4 Steps We Can Take Right now to Improve Our Financial Resilience (While not having to Earn A greater Salary)
As our country prepares to tackle her worst recession since independence, our capability to adjust to the changing economy is going to be important to overcome this difficult period. Even though many businesses in Singapore take cost-saving measures to prepare themselves against the recession, individually, we have to stay resilient to protect ourselves financially. In this article, we look at 4 steps that we can take right now to improve our financial resilience, without having to save money or needing to earn a higher salary.
#1 Manage Your Debt & Interest Costs
Debt is something that majority of us have. For example, we may took a housing loan to purchase the house and would need to make monthly home loan repayments.
Unlike discretionary spending like restaurant meals and overseas holidays, we are obliged to make our debt repayments every month even if our cash flow becomes tight. If we fail to make our repayments, we might incur additional interest costs.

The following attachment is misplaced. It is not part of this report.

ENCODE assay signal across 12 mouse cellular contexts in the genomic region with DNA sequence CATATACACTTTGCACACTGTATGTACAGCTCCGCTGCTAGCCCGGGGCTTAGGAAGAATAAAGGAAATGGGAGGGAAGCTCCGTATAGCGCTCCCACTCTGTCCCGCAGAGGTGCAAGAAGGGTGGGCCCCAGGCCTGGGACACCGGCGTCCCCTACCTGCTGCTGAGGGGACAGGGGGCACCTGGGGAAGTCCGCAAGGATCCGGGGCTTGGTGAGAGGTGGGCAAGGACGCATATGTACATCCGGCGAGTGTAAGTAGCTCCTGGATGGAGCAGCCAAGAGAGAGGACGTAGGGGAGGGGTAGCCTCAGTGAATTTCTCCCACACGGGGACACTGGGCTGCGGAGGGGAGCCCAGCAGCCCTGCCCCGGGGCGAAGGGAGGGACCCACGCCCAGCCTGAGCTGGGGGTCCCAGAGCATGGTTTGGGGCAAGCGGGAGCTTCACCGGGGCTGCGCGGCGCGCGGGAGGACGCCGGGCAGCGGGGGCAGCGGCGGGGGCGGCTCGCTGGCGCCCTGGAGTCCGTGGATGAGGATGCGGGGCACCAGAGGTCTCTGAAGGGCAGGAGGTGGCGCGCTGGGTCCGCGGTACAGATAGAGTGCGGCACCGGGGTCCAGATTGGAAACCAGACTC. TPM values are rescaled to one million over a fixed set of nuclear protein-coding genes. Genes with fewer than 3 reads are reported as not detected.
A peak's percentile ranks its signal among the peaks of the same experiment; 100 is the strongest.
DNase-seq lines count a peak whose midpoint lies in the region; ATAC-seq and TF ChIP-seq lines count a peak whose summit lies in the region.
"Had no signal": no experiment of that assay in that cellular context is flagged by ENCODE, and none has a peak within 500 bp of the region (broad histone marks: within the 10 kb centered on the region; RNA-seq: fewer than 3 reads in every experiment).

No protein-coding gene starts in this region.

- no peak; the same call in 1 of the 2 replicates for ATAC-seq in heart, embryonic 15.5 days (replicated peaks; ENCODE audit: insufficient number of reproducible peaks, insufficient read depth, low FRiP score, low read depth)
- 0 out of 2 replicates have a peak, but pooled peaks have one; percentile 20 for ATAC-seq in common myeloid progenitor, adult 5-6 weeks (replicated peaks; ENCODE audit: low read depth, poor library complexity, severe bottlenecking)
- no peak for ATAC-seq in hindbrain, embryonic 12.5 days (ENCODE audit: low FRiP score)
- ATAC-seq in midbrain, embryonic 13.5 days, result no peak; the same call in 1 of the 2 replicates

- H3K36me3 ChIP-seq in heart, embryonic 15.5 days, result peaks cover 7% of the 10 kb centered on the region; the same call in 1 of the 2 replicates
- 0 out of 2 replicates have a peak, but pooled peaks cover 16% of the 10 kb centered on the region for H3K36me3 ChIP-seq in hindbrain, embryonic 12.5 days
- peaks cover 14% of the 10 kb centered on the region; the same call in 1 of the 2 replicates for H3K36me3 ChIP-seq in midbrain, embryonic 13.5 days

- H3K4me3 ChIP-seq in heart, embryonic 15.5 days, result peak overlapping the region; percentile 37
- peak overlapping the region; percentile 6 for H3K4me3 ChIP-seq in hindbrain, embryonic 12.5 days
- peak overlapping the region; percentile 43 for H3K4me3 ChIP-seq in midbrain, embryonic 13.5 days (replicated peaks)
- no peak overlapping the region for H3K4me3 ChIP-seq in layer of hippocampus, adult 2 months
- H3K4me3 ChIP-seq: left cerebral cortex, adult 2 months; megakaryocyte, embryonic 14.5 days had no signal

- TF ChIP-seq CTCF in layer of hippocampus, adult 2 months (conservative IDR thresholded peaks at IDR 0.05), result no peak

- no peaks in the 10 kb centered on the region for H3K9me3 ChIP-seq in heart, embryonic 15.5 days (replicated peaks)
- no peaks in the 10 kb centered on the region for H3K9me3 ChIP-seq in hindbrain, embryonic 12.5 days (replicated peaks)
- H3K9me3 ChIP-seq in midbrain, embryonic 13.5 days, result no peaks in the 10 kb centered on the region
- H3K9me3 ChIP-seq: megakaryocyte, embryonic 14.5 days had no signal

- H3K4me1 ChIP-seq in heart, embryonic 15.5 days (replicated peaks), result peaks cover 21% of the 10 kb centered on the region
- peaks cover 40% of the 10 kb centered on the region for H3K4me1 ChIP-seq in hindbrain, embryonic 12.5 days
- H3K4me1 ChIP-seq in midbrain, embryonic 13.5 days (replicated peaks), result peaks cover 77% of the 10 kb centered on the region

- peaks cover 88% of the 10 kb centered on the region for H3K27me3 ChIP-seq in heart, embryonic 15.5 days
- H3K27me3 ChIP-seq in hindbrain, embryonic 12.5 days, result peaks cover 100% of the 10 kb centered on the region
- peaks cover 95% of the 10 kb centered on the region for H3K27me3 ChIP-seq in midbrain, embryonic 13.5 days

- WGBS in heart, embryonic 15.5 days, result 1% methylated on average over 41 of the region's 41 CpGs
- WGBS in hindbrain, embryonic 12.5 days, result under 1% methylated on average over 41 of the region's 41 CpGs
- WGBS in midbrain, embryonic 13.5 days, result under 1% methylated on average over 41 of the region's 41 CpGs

If you find yourself financially stretched, there are a few stuff that that you can do immediately to handle your financial troubles.
Do not leave high-interest debt unpaid: Prioritise the repayment of high-interest debt first. Fundamental essentials loans which will add some highest interest costs to your debt when left unpaid, which makes it even tougher for you to definitely get out of a previously challenging situation.
Explore refinancing or make use of your CPF to settle your home mortgage: If you are taking a financial loan for the mortgage, you can consider refinancing if your loan is not within the lock-in period to take down interest cost. You can conserve cash during this time period by utilising your OA to pay for your house mortgage. This lets you use your cash to cover other debts that you simply also have.